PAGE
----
New Bill Offered to Strengthen Title IX in High Schools
Last week, at a reception to honor female Olympic athletes, members of Congress gathered to celebrate the offering of a new bill to strengthen Title IX. The High School Athletics Accountability Act (HR 4994) will require high schools to report the number of female and male athletes participating at their school, as well as the amount of expenditures spent by the schools for each sport. Armed with this information, the Department of Education will be better equipped to assess equality in sports for females at the high school level and take action when disparities emerge. The bill was introduced by Reps. Louise Slaughter (D-NY), Shelly Moore Capito (R-WV), Hilda Solis (D-CA) and Ginny Brown-Waite (R-FL). A similar bill has been offered in the Senate by Senator Snowe (R-ME).
According to the American Association of University Women, the Equity in Athletics Disclosure Act of 1994, which requires reporting of athletic participation and finances by colleges and universities, was responsible in large part “for the narrowing of the athletics gap at the college level…While women’s athletics continue to lag behind men both in opportunities to participate and in dollars spent, women’s athletic participation has increased by 403% since 1971, proving that interest follows opportunity.” HR 4994 will likely have the same positive effect for female participation in high school sports.
Julie Foudy and Brandi Chastain of the US women’s soccer team were present at the reception, held by the Congressional Caucus for Women’s Issues and the Women & Politics Institute. Congresswoman Brown-Waite (R-FL), Biggert (R-IL), Lofgren (D-CA) and others used this reception to discuss both the merits of the bill and their appreciation to the US female Olympians for serving as role models to today’s new generation of athletes. They stressed the importance of female participation in high school sports as a mechanism to increase self-esteem, improve body images, and decrease the chances for teenage depression and obesity. Congressman Gene Green (D-TX) also spoke about the important role Title IX has played in forging healthy relationships between fathers and daughters through sport.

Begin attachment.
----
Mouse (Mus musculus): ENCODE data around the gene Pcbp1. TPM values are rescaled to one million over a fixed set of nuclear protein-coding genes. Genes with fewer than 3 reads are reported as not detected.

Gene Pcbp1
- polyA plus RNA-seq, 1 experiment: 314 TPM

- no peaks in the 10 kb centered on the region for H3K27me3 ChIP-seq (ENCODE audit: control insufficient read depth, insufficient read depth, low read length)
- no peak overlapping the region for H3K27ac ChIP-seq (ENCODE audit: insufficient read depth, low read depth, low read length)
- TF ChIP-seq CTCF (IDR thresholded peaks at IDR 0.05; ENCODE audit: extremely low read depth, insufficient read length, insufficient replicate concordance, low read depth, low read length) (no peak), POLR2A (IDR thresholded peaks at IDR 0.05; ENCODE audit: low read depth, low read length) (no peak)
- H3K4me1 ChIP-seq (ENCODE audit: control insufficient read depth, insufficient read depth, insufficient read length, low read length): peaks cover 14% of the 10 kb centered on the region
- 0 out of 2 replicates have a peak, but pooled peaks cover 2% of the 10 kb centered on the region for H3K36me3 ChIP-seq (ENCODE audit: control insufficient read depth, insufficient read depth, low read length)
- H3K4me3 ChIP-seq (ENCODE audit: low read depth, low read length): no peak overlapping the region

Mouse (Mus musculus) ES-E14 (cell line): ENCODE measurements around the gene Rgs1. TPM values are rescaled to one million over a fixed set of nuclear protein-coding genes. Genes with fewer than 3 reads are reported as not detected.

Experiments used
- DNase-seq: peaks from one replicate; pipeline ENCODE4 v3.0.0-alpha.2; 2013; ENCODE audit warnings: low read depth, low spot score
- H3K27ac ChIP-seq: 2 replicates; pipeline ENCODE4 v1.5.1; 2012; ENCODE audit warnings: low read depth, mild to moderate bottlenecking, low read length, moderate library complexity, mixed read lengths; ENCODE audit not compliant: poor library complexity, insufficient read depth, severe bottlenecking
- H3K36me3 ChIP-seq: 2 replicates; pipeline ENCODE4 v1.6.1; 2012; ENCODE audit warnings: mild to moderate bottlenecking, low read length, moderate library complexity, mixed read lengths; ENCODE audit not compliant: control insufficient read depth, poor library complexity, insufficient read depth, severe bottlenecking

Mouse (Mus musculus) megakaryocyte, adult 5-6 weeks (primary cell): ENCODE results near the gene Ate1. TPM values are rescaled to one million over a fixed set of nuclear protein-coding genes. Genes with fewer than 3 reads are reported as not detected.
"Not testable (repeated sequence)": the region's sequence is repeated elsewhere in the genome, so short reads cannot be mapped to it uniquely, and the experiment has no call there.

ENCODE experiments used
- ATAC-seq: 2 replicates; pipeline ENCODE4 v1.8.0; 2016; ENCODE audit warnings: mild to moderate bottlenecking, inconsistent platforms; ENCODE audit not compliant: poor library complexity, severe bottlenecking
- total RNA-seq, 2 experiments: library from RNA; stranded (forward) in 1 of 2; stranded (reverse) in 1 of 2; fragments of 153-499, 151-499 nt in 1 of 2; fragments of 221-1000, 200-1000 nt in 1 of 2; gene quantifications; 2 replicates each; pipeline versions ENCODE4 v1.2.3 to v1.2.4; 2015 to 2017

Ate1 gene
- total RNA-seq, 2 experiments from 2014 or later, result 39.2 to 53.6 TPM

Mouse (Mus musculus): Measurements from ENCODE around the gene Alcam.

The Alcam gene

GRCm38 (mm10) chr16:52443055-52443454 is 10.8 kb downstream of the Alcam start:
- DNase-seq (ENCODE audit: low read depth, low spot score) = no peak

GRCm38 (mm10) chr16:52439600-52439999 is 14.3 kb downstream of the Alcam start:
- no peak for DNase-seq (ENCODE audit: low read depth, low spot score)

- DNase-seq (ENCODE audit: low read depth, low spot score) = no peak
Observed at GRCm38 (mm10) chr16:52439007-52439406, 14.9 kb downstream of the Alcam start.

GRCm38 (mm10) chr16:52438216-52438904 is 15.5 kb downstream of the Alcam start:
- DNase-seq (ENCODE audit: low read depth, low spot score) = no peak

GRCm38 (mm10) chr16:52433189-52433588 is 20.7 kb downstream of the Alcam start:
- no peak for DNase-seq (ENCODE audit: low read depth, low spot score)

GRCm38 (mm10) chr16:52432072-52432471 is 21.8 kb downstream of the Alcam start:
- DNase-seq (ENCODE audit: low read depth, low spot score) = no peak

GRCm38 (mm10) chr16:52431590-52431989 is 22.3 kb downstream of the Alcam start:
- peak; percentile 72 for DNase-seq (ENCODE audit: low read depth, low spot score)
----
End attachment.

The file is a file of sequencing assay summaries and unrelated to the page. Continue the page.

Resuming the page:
Foudy and Chastain echoed the previous sentiments about the importance of establishing equity in sports. They stressed the significance of Title IX in shaping their careers and providing future generations with the same opportunities. Julie Foudy has previously served as the president of the Women’s Sports Foundation and was a member of the Commission on Opportunity in Athletics, appointed by the U.S. Department of Education to examine Title IX. Foudy and the Congressional Caucus for Women’s Issues look forward to seeing this bill passed into law, strengthening Title IX and its protection of female equity in sports.
12/11/2013 Human Rights Day Celebrated Around The World - Yesterday marked International Human Rights Day, a day to celebrate human rights advances and to assess the challenges that lie ahead in protecting them.
"The fundamentals for protecting and promoting human rights are largely in place: these include a strong and growing body of international human rights law and standards, as well as institutions to interpret the laws, monitor compliance and apply them to new and emerging human rights issues," said United Nations High Commissioner for Human Rights Navi Pillay in a statement. . . .
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The investigation was sparked after seven women filed a formal complaint in October alleging that UConn had failed to protect them from sexual assault and exposed them to a sexually hostile environment.One woman says her attacker was expelled from campus but later readmitted without her knowledge. . . .
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"Six years ago, there wasn't a single woman representing Massachusetts in Congress," said Niki Tsongas, the only other woman representing Massachusetts in the House. . . .